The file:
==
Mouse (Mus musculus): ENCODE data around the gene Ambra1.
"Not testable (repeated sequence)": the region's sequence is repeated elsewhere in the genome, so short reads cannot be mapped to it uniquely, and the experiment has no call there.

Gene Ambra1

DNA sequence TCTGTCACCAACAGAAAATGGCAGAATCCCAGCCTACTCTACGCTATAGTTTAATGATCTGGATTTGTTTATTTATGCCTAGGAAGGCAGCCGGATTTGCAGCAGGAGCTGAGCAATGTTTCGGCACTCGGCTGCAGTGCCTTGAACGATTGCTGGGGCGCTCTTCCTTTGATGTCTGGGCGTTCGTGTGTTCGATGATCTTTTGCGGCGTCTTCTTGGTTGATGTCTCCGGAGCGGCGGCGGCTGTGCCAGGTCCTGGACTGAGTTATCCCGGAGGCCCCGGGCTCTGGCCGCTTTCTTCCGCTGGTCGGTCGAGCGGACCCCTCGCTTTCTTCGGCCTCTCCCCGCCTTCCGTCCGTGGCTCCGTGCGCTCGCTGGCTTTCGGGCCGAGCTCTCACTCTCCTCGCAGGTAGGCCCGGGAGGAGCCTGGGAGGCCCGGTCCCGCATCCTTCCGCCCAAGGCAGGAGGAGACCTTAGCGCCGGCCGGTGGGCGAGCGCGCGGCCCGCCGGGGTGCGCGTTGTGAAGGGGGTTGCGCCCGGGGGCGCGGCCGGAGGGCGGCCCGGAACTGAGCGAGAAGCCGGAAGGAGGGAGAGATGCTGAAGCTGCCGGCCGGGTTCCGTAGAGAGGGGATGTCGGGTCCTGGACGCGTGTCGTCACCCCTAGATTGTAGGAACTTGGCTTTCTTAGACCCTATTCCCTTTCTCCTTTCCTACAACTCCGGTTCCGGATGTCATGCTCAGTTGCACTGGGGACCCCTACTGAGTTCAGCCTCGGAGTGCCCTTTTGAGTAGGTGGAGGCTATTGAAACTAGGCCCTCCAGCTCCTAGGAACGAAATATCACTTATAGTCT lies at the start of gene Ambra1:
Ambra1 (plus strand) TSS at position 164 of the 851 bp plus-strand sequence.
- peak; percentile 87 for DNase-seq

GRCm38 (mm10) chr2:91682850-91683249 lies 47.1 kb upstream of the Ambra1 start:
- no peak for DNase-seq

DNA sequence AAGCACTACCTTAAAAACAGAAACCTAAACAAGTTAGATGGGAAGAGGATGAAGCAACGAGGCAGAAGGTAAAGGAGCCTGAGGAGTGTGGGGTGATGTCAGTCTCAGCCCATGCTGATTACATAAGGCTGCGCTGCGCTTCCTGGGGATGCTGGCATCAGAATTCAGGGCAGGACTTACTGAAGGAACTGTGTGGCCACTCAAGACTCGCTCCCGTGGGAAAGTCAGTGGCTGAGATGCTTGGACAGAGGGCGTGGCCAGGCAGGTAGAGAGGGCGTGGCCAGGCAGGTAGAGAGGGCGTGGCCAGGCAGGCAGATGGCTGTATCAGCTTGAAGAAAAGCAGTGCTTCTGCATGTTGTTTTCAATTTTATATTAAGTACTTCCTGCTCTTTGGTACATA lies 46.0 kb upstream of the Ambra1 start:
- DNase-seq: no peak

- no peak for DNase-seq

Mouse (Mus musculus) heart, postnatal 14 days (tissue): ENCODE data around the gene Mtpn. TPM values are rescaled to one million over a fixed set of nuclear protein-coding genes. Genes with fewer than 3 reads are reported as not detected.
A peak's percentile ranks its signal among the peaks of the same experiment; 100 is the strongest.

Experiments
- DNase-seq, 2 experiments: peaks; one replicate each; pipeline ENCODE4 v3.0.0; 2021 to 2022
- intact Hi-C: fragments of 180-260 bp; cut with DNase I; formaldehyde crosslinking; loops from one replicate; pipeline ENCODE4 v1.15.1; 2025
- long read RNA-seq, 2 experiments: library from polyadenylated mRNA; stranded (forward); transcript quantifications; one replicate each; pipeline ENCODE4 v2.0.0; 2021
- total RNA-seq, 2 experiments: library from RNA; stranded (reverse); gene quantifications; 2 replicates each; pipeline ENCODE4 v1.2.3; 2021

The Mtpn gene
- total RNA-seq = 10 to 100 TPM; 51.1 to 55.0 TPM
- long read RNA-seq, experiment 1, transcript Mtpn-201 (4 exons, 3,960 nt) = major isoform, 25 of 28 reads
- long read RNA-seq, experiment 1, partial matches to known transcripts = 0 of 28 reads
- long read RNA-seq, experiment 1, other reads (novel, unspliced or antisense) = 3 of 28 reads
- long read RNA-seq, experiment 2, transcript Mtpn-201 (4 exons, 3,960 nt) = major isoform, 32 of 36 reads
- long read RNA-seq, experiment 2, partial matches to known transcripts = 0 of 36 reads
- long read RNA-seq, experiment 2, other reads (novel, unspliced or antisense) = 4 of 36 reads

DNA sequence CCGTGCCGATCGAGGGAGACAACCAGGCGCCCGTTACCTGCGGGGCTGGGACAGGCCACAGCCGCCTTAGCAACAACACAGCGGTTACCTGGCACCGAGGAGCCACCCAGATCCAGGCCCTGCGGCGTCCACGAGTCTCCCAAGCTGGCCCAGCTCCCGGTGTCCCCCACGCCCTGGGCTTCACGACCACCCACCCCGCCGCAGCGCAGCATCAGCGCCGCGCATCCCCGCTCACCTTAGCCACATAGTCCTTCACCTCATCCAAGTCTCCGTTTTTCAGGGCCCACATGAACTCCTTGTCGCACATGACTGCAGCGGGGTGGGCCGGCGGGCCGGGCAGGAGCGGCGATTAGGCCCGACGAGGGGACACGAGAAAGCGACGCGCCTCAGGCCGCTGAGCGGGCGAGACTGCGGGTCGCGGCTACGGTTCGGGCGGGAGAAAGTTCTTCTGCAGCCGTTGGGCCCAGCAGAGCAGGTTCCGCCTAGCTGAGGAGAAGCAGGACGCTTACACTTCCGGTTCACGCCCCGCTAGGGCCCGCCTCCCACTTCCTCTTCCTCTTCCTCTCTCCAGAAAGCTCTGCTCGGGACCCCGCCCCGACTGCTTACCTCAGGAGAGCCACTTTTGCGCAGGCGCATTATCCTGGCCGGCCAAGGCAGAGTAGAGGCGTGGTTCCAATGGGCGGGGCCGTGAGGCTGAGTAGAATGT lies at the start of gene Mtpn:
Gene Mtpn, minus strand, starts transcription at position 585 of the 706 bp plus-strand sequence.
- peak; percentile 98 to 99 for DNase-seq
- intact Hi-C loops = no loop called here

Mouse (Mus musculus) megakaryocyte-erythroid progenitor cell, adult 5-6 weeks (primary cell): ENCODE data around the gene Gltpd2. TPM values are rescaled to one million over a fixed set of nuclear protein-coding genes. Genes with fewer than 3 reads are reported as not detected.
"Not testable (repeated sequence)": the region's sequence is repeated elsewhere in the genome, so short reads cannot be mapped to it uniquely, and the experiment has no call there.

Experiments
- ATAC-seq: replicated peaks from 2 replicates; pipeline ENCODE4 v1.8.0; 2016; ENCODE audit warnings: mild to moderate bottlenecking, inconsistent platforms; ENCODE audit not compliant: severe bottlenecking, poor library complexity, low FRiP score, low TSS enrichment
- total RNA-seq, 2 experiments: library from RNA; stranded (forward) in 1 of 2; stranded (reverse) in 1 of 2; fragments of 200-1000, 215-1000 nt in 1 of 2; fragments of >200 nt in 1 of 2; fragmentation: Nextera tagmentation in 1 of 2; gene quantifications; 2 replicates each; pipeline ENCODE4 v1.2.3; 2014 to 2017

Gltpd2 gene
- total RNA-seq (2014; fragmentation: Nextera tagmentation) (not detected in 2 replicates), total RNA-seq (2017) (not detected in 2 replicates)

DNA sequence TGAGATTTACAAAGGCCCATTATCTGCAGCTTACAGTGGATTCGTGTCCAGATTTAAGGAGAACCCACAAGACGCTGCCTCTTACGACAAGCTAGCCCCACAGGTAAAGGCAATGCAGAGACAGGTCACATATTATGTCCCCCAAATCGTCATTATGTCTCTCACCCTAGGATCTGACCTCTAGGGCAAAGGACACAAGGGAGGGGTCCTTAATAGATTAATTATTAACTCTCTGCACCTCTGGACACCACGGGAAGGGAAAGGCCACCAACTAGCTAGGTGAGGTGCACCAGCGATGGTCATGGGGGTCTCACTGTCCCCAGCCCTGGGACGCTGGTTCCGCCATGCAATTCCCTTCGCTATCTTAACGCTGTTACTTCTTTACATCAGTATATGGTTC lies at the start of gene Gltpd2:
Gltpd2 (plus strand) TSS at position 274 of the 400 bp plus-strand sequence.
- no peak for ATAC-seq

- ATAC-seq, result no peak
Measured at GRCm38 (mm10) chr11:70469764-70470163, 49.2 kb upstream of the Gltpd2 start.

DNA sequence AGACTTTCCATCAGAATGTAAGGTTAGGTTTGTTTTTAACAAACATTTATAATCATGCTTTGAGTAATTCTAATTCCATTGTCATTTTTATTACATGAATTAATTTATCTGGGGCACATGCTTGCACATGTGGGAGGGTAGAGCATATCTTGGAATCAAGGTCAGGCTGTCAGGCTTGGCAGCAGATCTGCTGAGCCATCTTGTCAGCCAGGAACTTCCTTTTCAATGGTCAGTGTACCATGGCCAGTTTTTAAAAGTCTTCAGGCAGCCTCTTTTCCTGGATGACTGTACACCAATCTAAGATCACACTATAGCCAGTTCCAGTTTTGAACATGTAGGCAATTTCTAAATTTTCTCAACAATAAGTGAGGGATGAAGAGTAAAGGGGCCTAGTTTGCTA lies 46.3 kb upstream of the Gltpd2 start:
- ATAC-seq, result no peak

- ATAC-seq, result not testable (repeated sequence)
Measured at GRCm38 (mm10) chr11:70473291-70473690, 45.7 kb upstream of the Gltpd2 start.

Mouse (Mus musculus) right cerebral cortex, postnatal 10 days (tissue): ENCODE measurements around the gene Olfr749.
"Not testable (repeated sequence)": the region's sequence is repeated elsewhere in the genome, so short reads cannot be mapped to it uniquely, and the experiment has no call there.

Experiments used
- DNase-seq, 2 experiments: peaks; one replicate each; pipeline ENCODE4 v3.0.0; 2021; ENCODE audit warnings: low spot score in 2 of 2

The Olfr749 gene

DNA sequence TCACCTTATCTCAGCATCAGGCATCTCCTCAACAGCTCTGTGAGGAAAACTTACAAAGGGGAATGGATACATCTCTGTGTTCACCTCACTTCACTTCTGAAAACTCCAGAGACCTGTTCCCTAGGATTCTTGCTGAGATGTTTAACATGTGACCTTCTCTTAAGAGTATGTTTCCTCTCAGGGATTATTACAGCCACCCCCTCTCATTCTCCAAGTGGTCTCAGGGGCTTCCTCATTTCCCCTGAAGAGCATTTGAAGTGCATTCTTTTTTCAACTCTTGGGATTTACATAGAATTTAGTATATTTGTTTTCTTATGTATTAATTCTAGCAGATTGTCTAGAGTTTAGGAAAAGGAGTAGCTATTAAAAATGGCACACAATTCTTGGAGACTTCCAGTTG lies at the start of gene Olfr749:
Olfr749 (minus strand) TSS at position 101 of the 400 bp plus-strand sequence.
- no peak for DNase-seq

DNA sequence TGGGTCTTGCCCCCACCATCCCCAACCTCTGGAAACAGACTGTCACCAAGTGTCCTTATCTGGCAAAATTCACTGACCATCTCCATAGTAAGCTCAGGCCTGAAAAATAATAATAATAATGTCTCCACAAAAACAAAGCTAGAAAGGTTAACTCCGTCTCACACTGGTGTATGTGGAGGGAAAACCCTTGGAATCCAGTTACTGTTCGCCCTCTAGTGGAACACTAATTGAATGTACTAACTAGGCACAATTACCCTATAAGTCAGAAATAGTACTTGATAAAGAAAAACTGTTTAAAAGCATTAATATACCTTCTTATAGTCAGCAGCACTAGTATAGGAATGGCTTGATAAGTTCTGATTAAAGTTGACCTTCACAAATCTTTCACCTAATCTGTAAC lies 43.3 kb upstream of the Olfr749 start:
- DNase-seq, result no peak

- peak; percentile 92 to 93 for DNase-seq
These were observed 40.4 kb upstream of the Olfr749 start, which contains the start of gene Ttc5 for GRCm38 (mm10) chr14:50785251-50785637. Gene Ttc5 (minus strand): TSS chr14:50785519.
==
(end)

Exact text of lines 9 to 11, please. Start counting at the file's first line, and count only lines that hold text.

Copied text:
DNA sequence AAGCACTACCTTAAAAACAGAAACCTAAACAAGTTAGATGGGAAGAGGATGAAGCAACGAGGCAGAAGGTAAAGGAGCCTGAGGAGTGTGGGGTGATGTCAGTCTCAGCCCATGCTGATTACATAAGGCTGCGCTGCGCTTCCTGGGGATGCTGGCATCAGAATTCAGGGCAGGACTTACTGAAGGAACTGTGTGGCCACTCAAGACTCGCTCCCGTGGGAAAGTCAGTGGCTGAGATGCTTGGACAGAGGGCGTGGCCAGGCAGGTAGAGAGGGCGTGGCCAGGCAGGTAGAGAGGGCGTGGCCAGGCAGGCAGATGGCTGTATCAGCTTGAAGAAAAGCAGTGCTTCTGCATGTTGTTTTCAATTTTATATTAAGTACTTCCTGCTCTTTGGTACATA lies 46.0 kb upstream of the Ambra1 start:
- DNase-seq: no peak

- no peak for DNase-seq